Accordingly, the Biden Administration and Congress, in cooperation with allies and partners, should:

  • Increase the intelligence focus on Chinese military-related and security-related R&D in the life sciences;
  • Reassess dual-capable life science technology transfers, especially biotechnology, to the PRC;
  • Appoint a congressional blue-ribbon commission to assess the Chinese military-related life sciences and biotechnology threats and U.S. preparedness to mitigate these threats; and
  • Pressure, in concert with like-minded international partners, the PRC to come into full compliance with the Biological Weapons Convention (BWC).

Treaty Troubles

Throughout history, biological pathogens have taken innumerable lives in natural outbreaks. During the 20th century, the Spanish flu of 1918 and 1919 may have taken as many as 50 million lives globally.

COVID-19, which originated in China in 2019 despite Beijing’s claims to the contrary, has taken more than 6 million lives globally so far. The PRC’s continued unwillingness to be transparent on the virus’s true origins is cause for deep concern—and has wide-reaching implications.

The concerns about the PRC’s involvement with pathogens does not end with COVID-19. Indeed, the State Department’s recent report to Congress, “Adherence to and Compliance with Arms Control, Nonproliferation, and Disarmament Agreements and Commitments,” expresses continued concern about China’s compliance with the BWC.REF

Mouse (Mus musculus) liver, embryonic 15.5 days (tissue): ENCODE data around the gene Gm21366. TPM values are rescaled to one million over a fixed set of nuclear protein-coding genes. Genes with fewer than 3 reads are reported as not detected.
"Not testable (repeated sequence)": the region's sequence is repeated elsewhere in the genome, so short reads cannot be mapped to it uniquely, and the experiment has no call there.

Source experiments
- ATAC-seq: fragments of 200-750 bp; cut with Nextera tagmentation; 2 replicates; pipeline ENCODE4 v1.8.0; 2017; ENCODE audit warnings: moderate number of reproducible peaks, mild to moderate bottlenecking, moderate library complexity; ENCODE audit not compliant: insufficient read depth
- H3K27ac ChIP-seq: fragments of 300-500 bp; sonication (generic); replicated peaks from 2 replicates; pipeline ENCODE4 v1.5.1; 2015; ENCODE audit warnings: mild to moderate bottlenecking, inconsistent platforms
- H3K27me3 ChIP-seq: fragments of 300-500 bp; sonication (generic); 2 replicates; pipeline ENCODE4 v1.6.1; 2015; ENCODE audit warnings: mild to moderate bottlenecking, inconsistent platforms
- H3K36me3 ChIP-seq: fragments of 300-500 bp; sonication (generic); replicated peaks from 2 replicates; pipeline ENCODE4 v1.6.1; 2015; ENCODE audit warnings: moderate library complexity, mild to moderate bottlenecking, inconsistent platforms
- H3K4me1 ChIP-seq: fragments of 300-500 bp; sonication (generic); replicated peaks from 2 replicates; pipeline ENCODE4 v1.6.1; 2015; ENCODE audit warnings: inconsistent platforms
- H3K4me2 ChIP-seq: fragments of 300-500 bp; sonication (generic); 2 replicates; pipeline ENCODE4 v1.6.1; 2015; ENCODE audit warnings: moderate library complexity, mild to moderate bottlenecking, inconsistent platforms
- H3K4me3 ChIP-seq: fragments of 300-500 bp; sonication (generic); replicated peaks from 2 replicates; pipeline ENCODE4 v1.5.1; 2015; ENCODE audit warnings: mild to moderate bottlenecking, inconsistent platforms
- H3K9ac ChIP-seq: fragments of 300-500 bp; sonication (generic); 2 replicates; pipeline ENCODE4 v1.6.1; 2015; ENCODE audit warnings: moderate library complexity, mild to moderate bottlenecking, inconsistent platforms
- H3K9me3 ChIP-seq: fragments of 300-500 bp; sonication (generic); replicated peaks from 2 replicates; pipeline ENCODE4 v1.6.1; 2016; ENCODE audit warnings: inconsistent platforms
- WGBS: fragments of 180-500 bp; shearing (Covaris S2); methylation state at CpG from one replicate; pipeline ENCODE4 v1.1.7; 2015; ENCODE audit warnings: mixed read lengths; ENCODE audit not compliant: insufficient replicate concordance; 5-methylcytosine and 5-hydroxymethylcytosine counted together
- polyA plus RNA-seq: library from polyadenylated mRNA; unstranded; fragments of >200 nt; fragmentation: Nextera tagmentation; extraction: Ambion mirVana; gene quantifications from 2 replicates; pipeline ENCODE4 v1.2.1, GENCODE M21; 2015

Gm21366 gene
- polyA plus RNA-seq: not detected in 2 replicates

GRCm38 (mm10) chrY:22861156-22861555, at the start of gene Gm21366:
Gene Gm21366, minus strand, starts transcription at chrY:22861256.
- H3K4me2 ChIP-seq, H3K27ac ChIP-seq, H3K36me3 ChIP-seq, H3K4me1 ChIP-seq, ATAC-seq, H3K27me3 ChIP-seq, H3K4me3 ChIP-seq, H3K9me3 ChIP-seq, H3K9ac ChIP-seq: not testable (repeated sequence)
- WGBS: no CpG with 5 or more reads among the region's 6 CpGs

While the BWC allows member states to engage in peaceful research (such as vaccine development) to counter and protect against microbial and biological agents and toxins, it prohibits their development, possession, stockpiling, or use for offensive (military) purposes, including weapons or delivery systems.REF

With concern, the State Department writes:

The People’s Republic of China (PRC) continued to engage in activities with dual-use [civilian and/or military use] applications, which raise concerns regarding its compliance with Article I of the BWC. In addition, the United States does not have sufficient information to determine whether the PRC has eliminated its assessed historical biological warfare (BW) program, as required under Article II of the Convention.REF

According to the State Department’s April compliance report, China—which joined the BWC in 1984—possessed a BWs program from the 1950s to the late 1980s that should have been ended, diverted, or destroyed upon entering the BWC.REF